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UTIs: A Common Woe

A Painful Problem

WebMD Feature
Reviewed by Craig H. Kliger, MD

Nov. 13, 2000 -- Even though it happened more than 10 years ago, Mary Sander still vividly remembers her first urinary tract infection (UTI), when an unimaginable pain wracked her abdomen. "The pain was so bad I thought I was going to die," says Sander, now a 32-year-old clothing designer in Reno, Nev. Medications soon brought comfort. But the agony -- more intense than childbirth, says the mother of four -- remains fresh in her mind.

For Sander, and an increasing number of women in the country, that first infection is just the beginning. Experts from the National Institute of Diabetes and Digestive and Kidney Diseases estimate that UTIs recur in about 20% of all sufferers. And the problem is widespread: Such infections affect 8 to 10 million Americans a year, mostly women, according to the American Foundation for Urological Diseases.

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Since infections tend to recur, many women may need multiple rounds of antibiotics to treat them, says Frank Tally, MD, an infectious disease specialist in Boston. And when women take one antibiotic after another, they may be left with bacteria naturally resistant to all the drugs, he says. However, with the proper precautions, women can help prevent UTIs from occurring in the first place.

Bladder, Kidney, and Pain

What causes a UTI? Doctors point to the bacteria Escherichia coli (E. coli) or Staphylococcus saprophyticus (staph) as the usual suspects. They make their way into the urinary tract, typically through the narrow tube that directs urine out of the body (called the urethra), often encouraged by compressions that tend to occur during sexual intercourse.

The bacteria usually land in the bladder, causing cystitis, the most common type of UTI. This results in pain in and around the pelvis and lower back, as well as a burning sensation when urine -- which could be cloudy, bloody, or foul-smelling -- is passed. Sufferers also tend to have the urge to urinate frequently and usually get up more than once during the night to do so.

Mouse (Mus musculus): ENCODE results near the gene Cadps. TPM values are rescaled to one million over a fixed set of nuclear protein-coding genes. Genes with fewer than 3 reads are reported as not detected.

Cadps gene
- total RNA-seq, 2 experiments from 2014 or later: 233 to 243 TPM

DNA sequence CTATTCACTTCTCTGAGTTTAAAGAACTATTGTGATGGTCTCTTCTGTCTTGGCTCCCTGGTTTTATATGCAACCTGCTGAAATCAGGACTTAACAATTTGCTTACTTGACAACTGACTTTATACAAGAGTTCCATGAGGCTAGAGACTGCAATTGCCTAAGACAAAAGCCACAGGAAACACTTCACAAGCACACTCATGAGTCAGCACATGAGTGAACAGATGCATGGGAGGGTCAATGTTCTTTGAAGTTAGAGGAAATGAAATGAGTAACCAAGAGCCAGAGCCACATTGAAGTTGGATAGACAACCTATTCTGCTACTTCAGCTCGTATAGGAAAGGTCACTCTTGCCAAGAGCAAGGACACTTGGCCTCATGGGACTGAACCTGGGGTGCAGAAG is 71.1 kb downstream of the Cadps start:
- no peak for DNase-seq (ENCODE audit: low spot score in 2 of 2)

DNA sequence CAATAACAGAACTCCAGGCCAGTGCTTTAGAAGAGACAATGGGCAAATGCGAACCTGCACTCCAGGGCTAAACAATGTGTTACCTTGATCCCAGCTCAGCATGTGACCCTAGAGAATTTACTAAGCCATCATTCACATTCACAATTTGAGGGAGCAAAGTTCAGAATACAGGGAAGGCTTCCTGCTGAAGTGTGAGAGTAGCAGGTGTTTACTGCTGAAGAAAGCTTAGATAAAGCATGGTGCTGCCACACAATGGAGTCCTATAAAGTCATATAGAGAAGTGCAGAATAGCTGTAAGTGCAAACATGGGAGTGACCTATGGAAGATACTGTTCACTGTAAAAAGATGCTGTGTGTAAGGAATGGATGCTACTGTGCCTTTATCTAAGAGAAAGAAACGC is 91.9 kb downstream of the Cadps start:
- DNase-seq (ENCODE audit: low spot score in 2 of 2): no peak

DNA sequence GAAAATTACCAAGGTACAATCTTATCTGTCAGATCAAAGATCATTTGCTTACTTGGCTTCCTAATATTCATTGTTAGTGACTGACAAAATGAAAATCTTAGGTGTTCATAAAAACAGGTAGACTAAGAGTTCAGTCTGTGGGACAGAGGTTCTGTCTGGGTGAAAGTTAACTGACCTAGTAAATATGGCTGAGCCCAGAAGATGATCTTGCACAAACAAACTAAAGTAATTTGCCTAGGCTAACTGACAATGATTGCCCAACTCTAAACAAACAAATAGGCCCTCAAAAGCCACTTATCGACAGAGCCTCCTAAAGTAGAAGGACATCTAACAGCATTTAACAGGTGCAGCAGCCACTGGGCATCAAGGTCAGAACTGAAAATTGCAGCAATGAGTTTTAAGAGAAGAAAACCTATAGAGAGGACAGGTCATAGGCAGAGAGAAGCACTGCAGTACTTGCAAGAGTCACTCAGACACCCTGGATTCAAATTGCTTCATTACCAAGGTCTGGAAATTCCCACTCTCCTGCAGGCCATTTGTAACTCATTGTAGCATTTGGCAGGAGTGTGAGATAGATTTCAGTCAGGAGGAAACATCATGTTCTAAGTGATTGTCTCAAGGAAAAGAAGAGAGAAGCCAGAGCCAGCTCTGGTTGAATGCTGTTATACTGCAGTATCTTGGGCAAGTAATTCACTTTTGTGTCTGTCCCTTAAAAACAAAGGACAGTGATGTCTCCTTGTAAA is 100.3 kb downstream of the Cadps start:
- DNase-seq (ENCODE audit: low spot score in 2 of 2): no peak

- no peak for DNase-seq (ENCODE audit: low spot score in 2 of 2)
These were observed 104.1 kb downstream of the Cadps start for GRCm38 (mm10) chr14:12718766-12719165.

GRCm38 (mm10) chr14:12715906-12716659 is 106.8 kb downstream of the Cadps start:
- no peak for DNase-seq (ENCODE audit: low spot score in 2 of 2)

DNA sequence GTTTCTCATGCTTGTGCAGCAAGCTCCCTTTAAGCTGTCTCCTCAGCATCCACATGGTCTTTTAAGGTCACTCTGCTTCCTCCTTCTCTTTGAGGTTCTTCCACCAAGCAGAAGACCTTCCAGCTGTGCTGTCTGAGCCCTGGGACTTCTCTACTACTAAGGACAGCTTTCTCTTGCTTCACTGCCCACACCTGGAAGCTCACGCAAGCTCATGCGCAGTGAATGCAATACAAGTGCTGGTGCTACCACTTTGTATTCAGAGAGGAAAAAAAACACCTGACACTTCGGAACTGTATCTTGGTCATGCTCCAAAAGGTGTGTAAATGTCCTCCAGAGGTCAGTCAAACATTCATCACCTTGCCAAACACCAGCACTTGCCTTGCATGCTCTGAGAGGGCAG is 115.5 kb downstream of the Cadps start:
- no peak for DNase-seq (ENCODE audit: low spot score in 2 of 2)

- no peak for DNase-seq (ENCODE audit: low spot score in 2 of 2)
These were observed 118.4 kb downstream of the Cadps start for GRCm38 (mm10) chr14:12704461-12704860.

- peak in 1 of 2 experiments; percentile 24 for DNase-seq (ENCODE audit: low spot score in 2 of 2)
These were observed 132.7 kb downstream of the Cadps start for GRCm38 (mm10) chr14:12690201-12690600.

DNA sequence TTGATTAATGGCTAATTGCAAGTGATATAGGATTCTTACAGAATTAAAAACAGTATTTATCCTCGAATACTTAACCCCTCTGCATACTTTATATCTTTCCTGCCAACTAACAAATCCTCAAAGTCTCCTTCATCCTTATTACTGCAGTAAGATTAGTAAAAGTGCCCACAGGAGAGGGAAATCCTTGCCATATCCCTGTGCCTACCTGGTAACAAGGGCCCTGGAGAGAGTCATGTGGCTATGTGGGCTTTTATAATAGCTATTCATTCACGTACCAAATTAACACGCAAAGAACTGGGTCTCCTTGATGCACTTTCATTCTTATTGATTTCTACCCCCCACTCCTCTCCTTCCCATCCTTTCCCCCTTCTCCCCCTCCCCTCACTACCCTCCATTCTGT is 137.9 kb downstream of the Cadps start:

If the bacteria migrate higher in the body, from the bladder into the kidneys (through connecting tubes called ureters), women may develop a UTI called pyelonephritis. This causes pain in the middle of the back and often fever and chills.

Prevention Is Best

Antibiotics can only do so much to alleviate these symptoms, says Christiane Northrup, MD, a woman's health specialist in Maine. While the drugs may eliminate the bacteria causing the infection, they also can kill "helpful" vaginal bacteria. In turn, she says, you'll be less prepared (at least until the helpful bacteria repopulate after the drugs are stopped) to defend against future UTIs and yeast infections, and possibly suffer from diarrhea.

Once a UTI has cleared, preventing a subsequent one can avoid another round of antibiotics and the problems it may cause, says Sander. The National Kidney Foundation agrees. The organization recommends drinking at least eight 8-ounce glasses of water a day, which encourages you to visit the bathroom more often and gives your body additional opportunities to flush out any residual harmful bacteria.

Washing your genitals with soap and water every day (especially before and after sexual intercourse), taking a shower instead of a bath, wiping from front to back after bowel movements (to limit the introduction of intestinal bacteria), urinating after sexual intercourse, and urinating when you need to rather than holding it are also helpful in limiting unwanted bacterial migration up the urethra to the bladder.

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